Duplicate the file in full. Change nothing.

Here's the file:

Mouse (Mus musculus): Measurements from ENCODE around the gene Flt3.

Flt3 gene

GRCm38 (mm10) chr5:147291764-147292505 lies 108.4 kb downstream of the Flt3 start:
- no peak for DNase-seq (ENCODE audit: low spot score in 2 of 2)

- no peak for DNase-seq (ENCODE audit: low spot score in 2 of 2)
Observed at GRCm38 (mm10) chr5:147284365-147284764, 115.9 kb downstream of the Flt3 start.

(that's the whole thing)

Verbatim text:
Mouse (Mus musculus): Measurements from ENCODE around the gene Flt3.

Flt3 gene

GRCm38 (mm10) chr5:147291764-147292505 lies 108.4 kb downstream of the Flt3 start:
- no peak for DNase-seq (ENCODE audit: low spot score in 2 of 2)

- no peak for DNase-seq (ENCODE audit: low spot score in 2 of 2)
Observed at GRCm38 (mm10) chr5:147284365-147284764, 115.9 kb downstream of the Flt3 start.